“Policing by Consent”
Can we protect and serve the old-fashioned way?
Violence by police against persons of colour sparked global advocacy and activism like “Black Lives Matter,” slogans like “I Can’t Breathe” and “Driving While Black,” and high-profile public protests like famous athletes “taking a knee.”
While many acts that initiated activism have occurred in the U.S., when replayed around the world they have set off a global activism. The killing of George Floyd on 25 May 2020 by Minneapolis police was particularly brutal and has been incendiary, resulting in widespread protest and calls to review civilian policing on many levels.
In Canada reporting of local police wrongdoing is fueling local activism. Coast to coast to coast, Canadians may be losing confidence in police as calls are heard to end racially discriminatory practice, check the use of force, better manage mental health issues, and even to “defund” policing.
Civilian policing, at the intersection of public safety, justice, culture, race and indeed economics, is being critically examined. Police reform is being discussed and there is consensus for change that demonstrates more accountability, transparency, and standardized service.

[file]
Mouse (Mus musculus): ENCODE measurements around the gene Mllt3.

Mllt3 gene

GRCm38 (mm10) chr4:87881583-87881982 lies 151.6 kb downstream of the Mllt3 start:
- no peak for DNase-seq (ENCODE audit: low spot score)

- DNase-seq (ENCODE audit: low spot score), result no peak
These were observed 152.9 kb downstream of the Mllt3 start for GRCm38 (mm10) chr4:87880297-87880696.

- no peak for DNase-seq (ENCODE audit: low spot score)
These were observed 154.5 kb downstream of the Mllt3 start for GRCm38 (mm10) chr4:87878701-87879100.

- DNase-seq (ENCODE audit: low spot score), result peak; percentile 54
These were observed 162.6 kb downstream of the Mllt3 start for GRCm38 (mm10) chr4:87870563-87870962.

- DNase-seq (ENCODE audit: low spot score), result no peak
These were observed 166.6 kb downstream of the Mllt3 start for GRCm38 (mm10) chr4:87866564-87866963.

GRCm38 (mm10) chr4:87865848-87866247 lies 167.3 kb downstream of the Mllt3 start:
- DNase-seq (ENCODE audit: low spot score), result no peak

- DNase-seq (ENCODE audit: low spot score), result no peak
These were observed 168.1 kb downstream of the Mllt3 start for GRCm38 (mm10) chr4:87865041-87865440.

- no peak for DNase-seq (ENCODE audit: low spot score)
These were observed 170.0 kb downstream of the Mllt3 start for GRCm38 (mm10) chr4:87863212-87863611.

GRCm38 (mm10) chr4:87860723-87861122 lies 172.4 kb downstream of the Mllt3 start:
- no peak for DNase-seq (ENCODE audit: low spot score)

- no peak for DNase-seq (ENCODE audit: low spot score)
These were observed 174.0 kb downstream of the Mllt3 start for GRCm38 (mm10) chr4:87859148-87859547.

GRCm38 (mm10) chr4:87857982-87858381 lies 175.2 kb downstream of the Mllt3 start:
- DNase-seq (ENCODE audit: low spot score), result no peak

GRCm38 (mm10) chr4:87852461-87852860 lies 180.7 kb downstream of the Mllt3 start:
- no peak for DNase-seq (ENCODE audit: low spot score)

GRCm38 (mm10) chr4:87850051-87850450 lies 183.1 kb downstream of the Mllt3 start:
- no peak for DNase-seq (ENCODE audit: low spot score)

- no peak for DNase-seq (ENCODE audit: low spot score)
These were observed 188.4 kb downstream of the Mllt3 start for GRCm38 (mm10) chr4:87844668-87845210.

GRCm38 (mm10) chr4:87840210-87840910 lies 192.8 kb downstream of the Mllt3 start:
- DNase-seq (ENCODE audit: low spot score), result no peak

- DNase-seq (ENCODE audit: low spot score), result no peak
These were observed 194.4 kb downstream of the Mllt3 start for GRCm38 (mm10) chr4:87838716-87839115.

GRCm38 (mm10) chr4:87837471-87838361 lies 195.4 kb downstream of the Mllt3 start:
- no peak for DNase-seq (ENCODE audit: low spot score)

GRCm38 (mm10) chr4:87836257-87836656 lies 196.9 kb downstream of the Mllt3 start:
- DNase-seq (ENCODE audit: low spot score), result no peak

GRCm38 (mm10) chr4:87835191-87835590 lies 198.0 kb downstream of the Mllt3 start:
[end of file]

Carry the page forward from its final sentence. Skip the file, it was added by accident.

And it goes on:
“Policing by Consent”[i] is such a model for police service delivery based on accountability to the public, and transparency of how policing is delivered. Police power comes from the common public consent, not the power of the state. Of course, no individual can choose to withdraw individual consent.
Meanwhile, standardization of police practice and procedure under such a model is found in the “Strategic Guidance Framework” for international policing (SGF).[ii] This is a concept developed by the United Nations over a decade of research and development, with the input of a network of global experts, including Canadians.
The SGF is grounded in globally recognized, human rights-compliant, gender-responsive and evidence-based norms that anchor consistent, coherent and sustainable reform and development of law enforcement agencies. The SGF balances individual rights and liberties while ensuring public safety, including the security of police officers.
Equally, the Strategic Guidance Framework is sanctioned by important justice-based multilaterals: Interpol, NATO, European Union, African Union, International Association of Chiefs of Police, among them, and indeed by Canada as a United Nations member state.
Policing by Consent, supported by the SGF as independently developed standards of police practice, offers a publicly acceptable and politically neutral approach to solving complex policing issues; discriminatory practise, use of force, mental health management, and “defunding” among them.
D.C. (David) Beer is a former Director General of International Policing for Canada